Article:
The Fourth of July is when most families get together to eat, watch some fireworks and attend patriotic ceremonies. Even in the 19th century this was how most celebrated, except July 4th, 1865.
The year that had seen the end of the War Between the States did not bring many citizens relief. In the South there was still the bitter taste of loss and marshal law; in the north there was relief and heartbreak over the past events. Only three months earlier, general Robert E Lee had surrendered to General Grant at Appomattox Virginia. Almost days later, President Lincoln was shot by John Wilkes Booth while attending a performance in Ford’s theatre. In Texas, slaves had only just learned of their freedom a few weeks earlier.
During the mid-19th century, celebrations of Independence Day were commonly marked with a local parade, speeches from local dignitaries and readings of the Declaration of Independence. Fireworks were not in common use due to the expense and fire hazard. The celebrations of July 4th, 1865 paled in comparison. Some communities barely observed the holiday at all. Even during the war, most people did not celebrate as they had before due to financial hardships and the many of the men of the community away fighting. The one change that was made to most celebrations after the end of the war, was a reading of the Emancipation Proclamation was read in many communities.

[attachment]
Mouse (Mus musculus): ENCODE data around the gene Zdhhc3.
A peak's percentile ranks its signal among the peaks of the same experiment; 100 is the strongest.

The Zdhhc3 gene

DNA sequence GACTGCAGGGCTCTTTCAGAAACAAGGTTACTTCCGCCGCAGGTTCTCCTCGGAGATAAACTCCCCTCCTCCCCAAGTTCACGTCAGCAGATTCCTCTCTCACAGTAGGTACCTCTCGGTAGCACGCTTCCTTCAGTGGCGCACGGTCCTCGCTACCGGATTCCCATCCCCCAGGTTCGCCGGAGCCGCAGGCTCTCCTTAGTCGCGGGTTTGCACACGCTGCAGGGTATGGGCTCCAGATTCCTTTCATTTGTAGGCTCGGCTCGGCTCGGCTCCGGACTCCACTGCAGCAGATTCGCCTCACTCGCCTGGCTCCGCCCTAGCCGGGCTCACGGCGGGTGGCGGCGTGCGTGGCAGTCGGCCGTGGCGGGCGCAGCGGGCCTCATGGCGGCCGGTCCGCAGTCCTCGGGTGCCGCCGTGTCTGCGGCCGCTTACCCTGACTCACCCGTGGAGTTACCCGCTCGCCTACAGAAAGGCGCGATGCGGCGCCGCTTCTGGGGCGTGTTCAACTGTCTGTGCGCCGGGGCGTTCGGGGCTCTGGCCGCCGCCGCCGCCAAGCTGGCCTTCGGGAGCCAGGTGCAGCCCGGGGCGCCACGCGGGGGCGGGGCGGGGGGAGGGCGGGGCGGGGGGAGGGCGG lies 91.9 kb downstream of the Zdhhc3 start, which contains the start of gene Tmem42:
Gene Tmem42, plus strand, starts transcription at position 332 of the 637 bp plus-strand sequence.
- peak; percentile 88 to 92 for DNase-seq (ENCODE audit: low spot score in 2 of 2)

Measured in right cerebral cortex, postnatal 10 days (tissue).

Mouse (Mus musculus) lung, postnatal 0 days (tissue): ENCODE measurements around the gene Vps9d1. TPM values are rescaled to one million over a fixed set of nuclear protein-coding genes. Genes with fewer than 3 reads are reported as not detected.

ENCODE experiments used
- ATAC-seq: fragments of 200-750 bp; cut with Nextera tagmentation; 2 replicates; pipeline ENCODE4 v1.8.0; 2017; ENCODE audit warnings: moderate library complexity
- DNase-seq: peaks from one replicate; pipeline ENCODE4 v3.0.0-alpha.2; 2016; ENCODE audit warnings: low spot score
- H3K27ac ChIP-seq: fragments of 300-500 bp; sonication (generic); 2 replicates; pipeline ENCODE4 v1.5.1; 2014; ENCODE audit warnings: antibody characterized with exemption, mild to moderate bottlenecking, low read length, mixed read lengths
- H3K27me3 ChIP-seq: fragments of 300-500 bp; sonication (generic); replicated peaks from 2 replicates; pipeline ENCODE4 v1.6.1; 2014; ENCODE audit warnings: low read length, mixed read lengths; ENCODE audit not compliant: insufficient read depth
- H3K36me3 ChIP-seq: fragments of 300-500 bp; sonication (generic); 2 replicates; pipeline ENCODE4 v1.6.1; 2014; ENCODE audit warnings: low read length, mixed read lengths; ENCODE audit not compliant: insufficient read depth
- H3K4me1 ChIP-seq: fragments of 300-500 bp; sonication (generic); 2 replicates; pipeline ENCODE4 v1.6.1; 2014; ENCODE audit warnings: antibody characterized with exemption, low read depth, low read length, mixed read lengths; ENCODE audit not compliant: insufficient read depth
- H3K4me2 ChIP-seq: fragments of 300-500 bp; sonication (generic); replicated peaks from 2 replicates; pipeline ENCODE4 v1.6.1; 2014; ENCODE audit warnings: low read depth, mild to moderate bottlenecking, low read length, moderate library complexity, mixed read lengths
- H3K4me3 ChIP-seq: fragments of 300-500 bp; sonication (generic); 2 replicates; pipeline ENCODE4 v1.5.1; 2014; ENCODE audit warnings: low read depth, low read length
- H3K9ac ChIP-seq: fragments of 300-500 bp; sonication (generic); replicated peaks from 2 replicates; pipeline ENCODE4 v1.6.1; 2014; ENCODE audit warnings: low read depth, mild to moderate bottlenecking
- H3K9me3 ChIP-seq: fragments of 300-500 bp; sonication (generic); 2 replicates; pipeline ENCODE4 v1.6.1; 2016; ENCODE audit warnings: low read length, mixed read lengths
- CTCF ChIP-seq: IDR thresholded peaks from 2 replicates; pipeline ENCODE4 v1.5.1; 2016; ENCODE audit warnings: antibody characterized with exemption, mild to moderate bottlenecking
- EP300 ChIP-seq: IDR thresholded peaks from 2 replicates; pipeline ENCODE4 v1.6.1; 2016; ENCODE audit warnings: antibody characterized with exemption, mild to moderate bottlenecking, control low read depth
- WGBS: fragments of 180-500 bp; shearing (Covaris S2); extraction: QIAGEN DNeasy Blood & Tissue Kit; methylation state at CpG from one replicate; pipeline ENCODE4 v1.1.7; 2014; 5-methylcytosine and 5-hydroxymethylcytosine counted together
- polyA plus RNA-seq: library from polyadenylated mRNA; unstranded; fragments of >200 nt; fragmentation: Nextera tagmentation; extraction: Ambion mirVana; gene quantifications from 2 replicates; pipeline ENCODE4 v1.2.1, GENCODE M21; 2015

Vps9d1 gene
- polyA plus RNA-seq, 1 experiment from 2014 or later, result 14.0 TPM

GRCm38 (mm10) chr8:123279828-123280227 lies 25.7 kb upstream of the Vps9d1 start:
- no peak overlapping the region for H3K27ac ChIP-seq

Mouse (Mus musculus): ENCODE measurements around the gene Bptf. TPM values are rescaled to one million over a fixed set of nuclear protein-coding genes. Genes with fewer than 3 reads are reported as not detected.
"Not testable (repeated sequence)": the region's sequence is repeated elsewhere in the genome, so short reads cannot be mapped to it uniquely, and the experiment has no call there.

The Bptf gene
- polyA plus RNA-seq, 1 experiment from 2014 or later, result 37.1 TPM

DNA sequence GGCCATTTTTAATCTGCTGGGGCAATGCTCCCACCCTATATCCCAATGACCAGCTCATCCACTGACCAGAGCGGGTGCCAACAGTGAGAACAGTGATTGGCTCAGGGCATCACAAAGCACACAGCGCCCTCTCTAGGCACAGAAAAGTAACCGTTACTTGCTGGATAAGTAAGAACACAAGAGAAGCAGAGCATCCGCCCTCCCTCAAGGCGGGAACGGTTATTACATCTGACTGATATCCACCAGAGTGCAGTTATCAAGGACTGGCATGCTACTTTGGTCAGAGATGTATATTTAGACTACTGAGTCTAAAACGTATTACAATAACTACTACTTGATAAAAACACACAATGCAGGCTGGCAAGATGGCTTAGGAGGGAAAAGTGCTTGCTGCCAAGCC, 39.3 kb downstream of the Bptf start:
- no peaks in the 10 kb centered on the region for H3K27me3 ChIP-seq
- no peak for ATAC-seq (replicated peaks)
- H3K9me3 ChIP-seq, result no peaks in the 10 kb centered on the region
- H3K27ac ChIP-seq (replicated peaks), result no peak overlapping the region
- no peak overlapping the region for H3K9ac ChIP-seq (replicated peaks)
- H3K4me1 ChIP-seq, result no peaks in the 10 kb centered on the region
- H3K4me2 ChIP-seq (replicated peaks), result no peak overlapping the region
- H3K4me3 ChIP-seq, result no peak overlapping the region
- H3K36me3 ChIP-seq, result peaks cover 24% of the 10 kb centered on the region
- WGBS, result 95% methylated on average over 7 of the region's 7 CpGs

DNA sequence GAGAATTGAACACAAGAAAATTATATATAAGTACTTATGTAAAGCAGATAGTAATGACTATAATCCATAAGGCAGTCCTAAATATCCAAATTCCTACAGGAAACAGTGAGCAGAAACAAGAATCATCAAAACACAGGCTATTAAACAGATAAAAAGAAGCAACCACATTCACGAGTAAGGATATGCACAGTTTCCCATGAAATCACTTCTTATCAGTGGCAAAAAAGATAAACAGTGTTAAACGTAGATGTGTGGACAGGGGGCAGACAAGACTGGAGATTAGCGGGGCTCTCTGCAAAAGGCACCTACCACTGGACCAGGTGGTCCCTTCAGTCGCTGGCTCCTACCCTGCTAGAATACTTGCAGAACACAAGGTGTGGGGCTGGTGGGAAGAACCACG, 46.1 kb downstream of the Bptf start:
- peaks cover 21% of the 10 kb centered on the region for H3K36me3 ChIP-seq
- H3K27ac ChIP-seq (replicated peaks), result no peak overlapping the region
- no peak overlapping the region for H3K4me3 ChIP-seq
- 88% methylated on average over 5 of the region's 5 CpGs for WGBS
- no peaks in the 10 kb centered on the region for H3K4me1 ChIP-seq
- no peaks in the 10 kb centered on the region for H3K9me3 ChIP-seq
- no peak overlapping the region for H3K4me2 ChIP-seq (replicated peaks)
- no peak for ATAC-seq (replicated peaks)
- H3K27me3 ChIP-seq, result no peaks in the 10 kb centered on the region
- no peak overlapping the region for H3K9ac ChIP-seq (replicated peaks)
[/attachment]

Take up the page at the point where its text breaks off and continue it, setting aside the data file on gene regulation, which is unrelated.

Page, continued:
President Johnson looked at Fourth of July as a way for the citizens of this country to start the healing process and to reunify the country. The President was scheduled to visit Gettysburg, PA on the 4th of July for a memorial service but stayed in Washington instead. The Washington Evening Star reported that the capitol observed the holiday with its usual fanfare and celebration with fireworks on the south lawn of the Whitehouse. Many towns and communities in the Northern states celebrated the holiday not just as a holiday but as a victory celebration.
Some in the South tried to argue that they should embrace the holiday despite the outcome of the war. Some southerners did try and celebrate but some were too bitter. In the South, the range was celebration was immense, from a full scale celebration to indifference. In Columbia South Carolina it was reported that one man took his own life on July 4th, 1865 because “he could never live under the United States government”.
“The Fourth of July has not quite dwindled away; it is still a great day-for burning fire crackers!”
“How long ago is it? Eighty odd years- since the Fourth of July for the first time in the history of the world a nation by its representatives, assembled and declared as a self-evident truth that ‘all men are created equal’. That was the birthday of the United States of America.”